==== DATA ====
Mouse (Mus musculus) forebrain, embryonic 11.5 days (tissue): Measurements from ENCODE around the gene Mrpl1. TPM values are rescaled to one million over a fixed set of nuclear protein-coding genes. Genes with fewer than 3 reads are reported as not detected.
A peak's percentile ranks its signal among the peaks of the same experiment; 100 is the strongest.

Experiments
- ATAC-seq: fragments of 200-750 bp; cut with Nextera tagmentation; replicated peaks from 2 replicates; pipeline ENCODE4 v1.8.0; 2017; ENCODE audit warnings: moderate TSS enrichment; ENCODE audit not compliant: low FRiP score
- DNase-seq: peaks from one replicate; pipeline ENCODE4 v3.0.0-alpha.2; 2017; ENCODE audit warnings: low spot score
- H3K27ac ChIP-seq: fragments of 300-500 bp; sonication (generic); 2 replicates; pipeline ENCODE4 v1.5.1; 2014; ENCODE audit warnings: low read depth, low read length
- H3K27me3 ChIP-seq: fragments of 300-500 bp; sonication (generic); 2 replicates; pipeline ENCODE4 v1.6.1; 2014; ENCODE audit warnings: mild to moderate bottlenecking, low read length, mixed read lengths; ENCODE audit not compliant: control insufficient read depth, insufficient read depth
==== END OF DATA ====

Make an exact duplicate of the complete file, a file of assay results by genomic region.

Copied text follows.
Mouse (Mus musculus) forebrain, embryonic 11.5 days (tissue): Measurements from ENCODE around the gene Mrpl1. TPM values are rescaled to one million over a fixed set of nuclear protein-coding genes. Genes with fewer than 3 reads are reported as not detected.
A peak's percentile ranks its signal among the peaks of the same experiment; 100 is the strongest.

Experiments
- ATAC-seq: fragments of 200-750 bp; cut with Nextera tagmentation; replicated peaks from 2 replicates; pipeline ENCODE4 v1.8.0; 2017; ENCODE audit warnings: moderate TSS enrichment; ENCODE audit not compliant: low FRiP score
- DNase-seq: peaks from one replicate; pipeline ENCODE4 v3.0.0-alpha.2; 2017; ENCODE audit warnings: low spot score
- H3K27ac ChIP-seq: fragments of 300-500 bp; sonication (generic); 2 replicates; pipeline ENCODE4 v1.5.1; 2014; ENCODE audit warnings: low read depth, low read length
- H3K27me3 ChIP-seq: fragments of 300-500 bp; sonication (generic); 2 replicates; pipeline ENCODE4 v1.6.1; 2014; ENCODE audit warnings: mild to moderate bottlenecking, low read length, mixed read lengths; ENCODE audit not compliant: control insufficient read depth, insufficient read depth